“Therefore we can, without any further citation or delay, proceed against him to his condemnation and damnation as one whose faith is notoriously suspect and in fact a true heretic with the full severity of each and all of the above penalties and censures. Yet, with the advice of our brothers, imitating the mercy of almighty God who does not wish the death of a sinner but rather that he be converted and live, and forgetting all the injuries inflicted on us and the Apostolic See, we have decided to use all the compassion we are capable of. It is our hope, so far as in us lies, that he will experience a change of heart by taking the road of mildness we have proposed, return, and turn away from his errors. We will receive him kindly as the prodigal son returning to the embrace of the Church.
Therefore let Martin himself and all those adhering to him, and those who shelter and support him, through the merciful heart of our God and the sprinkling of the blood of our Lord Jesus Christ by which and through whom the redemption of the human race and the upbuilding of holy mother Church was accomplished, know that from our heart we exhort and beseech that he cease to disturb the peace, unity, and truth of the Church for which the Savior prayed so earnestly to the Father. Let him abstain from his pernicious errors that he may come back to us. If they really will obey, and certify to us by legal documents that they have obeyed, they will find in us the affection of a father’s love, the opening of the font of the effects of paternal charity, and opening of the font of mercy and clemency.”
So what did Martin Luther do? He had a book burning party in which he burned the Papal Bull in front of his students at Wittenberg. He is reported as saying “Because you have confounded the truth of God, today the Lord confounds you. Into the fire with you!” So on January 3, 1521, Pope Leo excommunicated Luther issuing another bull, the Decet Romanum Pontificem. Needless to say, the Reformation was fully underway.
[This is a slightly altered version of a devotional I recently presented at a dean’s conference (yes, there are conferences for deans) on why the task of raising future leaders for the church is impossible.]
Course evaluations can be fun to read. You probably don’t believe me, but it’s true. Every now and then, you run across a student with something particularly insightful to say. For example, I recently saw one that read something like, “This professor is brilliant. I’m just not sure what he’s talking about.”
Oops. Obviously, there’s a disconnect here between the brilliant insights of the professor and the practical issue of making sure people can actually do something with them.
The same thing can happen with our “core values” and “mission statements.” They sound good, but what exactly do they mean? For example, one of the core values of Western Seminary is “truth.” (I’m pretty sure that was put in there to distinguish us from all those other seminaries who are committed to “deceit.”) That’s nice, but what do you do with it? How does that guide the everyday life and behavior of the institution beyond a minimal commitment not to lie to our students—unless we can present it creatively enough to call it “marketing”.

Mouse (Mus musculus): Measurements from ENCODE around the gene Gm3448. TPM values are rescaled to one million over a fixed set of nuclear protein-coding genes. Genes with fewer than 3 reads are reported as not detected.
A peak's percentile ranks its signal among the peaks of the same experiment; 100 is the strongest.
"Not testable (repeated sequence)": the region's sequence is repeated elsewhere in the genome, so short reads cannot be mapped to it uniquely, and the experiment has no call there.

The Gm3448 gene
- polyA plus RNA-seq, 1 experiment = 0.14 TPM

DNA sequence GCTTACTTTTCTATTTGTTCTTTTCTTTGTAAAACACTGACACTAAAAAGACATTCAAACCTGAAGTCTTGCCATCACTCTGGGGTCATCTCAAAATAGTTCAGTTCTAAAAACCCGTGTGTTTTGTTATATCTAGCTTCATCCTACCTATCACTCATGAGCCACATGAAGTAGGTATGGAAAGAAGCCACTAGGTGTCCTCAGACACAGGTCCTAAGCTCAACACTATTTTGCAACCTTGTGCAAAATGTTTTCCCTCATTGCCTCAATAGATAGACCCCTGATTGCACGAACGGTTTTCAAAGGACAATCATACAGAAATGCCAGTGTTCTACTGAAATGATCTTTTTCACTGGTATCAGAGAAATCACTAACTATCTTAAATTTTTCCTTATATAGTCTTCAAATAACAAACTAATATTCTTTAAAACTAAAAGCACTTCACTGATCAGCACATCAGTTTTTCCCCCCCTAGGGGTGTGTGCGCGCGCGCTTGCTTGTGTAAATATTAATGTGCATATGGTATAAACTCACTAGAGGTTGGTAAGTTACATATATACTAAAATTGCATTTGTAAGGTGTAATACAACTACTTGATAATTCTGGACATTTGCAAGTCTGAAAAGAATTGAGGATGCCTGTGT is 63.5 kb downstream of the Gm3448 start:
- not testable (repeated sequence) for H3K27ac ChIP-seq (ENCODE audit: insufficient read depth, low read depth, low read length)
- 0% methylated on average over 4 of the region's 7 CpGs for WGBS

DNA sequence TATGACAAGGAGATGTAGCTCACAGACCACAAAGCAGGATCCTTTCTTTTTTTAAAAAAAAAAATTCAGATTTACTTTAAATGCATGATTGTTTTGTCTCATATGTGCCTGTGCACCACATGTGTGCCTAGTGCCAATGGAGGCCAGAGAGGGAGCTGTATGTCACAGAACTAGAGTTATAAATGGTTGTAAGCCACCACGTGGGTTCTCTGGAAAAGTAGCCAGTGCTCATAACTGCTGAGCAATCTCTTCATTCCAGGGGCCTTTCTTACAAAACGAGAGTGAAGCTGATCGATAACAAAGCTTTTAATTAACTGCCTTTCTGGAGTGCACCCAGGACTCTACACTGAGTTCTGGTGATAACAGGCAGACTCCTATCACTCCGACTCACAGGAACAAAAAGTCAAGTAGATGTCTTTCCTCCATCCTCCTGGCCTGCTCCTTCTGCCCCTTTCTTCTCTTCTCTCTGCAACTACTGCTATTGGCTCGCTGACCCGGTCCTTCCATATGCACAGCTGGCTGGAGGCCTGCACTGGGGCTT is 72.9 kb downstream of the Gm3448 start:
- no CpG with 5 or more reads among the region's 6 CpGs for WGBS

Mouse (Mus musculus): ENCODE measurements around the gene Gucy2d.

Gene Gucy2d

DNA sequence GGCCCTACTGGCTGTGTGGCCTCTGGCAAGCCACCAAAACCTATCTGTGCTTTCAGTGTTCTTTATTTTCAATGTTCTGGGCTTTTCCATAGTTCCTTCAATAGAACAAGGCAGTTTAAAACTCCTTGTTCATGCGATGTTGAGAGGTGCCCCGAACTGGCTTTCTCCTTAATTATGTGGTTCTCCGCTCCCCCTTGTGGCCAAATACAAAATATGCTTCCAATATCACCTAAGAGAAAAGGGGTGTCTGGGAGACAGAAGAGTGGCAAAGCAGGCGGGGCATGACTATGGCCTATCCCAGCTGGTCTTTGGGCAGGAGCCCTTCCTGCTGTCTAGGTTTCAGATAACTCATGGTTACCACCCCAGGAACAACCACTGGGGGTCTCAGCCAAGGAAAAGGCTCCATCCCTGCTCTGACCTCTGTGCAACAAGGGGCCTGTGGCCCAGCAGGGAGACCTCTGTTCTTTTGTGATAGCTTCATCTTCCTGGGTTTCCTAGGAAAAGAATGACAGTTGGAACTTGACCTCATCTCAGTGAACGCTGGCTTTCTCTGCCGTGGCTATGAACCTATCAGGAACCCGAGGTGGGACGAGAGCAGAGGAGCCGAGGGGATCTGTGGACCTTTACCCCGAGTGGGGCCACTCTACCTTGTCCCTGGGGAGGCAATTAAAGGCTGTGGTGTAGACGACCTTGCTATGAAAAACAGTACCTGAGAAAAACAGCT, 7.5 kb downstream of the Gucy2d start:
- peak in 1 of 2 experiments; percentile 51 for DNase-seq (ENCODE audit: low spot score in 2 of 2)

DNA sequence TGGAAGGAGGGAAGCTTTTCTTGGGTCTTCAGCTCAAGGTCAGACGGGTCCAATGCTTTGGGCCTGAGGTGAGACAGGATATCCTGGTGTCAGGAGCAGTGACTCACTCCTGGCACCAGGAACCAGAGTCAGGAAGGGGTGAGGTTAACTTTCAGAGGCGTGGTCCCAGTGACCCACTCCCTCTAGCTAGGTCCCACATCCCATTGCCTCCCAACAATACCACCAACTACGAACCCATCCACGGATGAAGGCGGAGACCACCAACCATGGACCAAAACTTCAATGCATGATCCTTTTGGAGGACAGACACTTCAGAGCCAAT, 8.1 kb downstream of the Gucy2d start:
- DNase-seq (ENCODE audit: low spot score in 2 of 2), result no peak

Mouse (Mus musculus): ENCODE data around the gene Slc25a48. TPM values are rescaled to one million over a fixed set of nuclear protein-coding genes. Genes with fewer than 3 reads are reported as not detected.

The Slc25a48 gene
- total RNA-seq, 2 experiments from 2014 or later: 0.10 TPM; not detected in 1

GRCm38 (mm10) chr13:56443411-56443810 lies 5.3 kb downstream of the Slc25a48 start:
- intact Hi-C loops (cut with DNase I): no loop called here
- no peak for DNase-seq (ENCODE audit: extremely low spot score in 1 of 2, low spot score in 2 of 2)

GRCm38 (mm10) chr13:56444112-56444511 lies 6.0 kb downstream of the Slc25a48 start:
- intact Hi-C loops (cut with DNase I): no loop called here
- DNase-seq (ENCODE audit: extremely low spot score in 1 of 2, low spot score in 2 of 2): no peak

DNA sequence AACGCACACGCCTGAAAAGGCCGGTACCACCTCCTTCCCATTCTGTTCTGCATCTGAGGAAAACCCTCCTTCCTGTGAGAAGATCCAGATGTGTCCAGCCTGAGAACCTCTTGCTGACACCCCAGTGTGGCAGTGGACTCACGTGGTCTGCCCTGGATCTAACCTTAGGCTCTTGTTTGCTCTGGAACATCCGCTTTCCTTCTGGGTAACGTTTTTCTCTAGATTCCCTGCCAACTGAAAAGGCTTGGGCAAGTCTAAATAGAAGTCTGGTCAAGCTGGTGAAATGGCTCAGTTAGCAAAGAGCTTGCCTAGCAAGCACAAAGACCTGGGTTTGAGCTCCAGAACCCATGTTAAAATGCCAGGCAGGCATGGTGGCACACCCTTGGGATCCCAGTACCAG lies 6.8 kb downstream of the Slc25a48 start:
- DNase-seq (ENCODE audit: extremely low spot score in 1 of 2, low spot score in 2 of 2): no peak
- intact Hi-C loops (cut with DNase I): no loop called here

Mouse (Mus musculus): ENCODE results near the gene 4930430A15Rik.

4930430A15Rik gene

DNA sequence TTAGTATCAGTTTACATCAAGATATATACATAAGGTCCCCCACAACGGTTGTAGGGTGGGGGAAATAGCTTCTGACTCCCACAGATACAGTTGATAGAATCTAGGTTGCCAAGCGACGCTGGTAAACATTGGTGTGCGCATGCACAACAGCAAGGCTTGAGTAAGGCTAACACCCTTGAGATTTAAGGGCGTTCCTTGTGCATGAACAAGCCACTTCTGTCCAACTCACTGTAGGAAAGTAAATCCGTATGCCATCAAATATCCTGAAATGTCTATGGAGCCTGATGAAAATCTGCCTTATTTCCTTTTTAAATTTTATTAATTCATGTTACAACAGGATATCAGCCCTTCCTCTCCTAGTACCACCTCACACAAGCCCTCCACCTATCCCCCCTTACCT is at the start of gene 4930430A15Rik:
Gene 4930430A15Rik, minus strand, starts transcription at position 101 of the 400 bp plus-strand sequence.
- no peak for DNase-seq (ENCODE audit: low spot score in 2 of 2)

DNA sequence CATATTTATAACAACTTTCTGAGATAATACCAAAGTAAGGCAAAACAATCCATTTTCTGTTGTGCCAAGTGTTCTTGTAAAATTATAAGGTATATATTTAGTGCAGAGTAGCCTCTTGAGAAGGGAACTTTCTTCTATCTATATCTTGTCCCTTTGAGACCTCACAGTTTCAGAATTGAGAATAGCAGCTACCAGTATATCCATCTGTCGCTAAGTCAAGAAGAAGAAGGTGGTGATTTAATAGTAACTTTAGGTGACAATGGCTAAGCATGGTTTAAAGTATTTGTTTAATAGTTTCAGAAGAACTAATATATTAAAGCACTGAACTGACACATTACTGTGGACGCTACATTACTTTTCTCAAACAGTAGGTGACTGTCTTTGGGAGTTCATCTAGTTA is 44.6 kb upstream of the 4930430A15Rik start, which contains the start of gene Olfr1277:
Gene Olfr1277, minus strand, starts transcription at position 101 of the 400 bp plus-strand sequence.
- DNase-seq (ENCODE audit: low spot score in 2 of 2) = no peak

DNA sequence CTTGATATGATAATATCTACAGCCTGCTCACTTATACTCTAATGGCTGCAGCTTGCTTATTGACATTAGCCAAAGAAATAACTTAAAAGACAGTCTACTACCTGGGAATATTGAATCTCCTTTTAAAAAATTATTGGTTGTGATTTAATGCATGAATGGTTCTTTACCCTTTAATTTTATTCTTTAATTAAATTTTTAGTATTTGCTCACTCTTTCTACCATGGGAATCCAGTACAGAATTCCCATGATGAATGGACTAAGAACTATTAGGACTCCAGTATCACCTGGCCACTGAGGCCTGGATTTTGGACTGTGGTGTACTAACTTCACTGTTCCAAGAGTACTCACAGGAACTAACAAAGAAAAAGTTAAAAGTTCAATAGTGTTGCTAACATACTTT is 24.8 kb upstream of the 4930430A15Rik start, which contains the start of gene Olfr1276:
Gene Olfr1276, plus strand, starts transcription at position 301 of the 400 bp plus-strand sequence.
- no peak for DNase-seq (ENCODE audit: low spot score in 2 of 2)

Sometimes we find ourselves flying at 30,000 feet when the people and issues we’re trying to address are down at sea level.
There are times when I feel like Paul could use some help landing the plane too.
2 TIMOTHY 2:2
I have always loved 1 Timothy 2:2. It’s a classic verse for Christian ministry and a great description of what we’re trying to do as theological educators.
And what you have heard from me in the presence of many witnesses entrust to faithful men who will be able to teach others also.
What a fabulous verse with a clear principle for effective leadership development: pass along what you have received to others who will do the same. That’s great. But, how do you do this? How will you actualize this? What are your specific learning outcomes? Where’s your strategic plan?
If we continue for a bit in the passage, we’ll find that Paul really never answers these questions.
Share in suffering as a good soldier of Christ Jesus. No soldier gets entangled in civilian pursuits, since his aim is to please the one who enlisted him. An athlete is not crowned unless he competes according to the rules. It is the hard-working farmer who ought to have the first share of the crops. (vv. 3-6)
These are all terrific images for Christian ministry. I’ve used all of them in my teaching and preaching many times. But, when it comes to specifics, they’re still not very helpful. Doesn’t Paul have anything more to offer?
Think over what I say, for the Lord will give you understanding in everything. (v. 7)
Gee, thanks. So now I’m either stupid because I haven’t bothered to think about what Paul was saying, or Jesus doesn’t like me and hasn’t given me understanding. Neither of these options is terribly encouraging.
Come on Paul. What’s the plan? Where’s the blueprint? How exactly do you do this thing we call “developing leaders”?
Instead of answering the question, we’re left with this grand vision of preparing the next generation for effectively leading God’s people with little in the way of specific guidance.
OUR CHAOTIC CONTEXT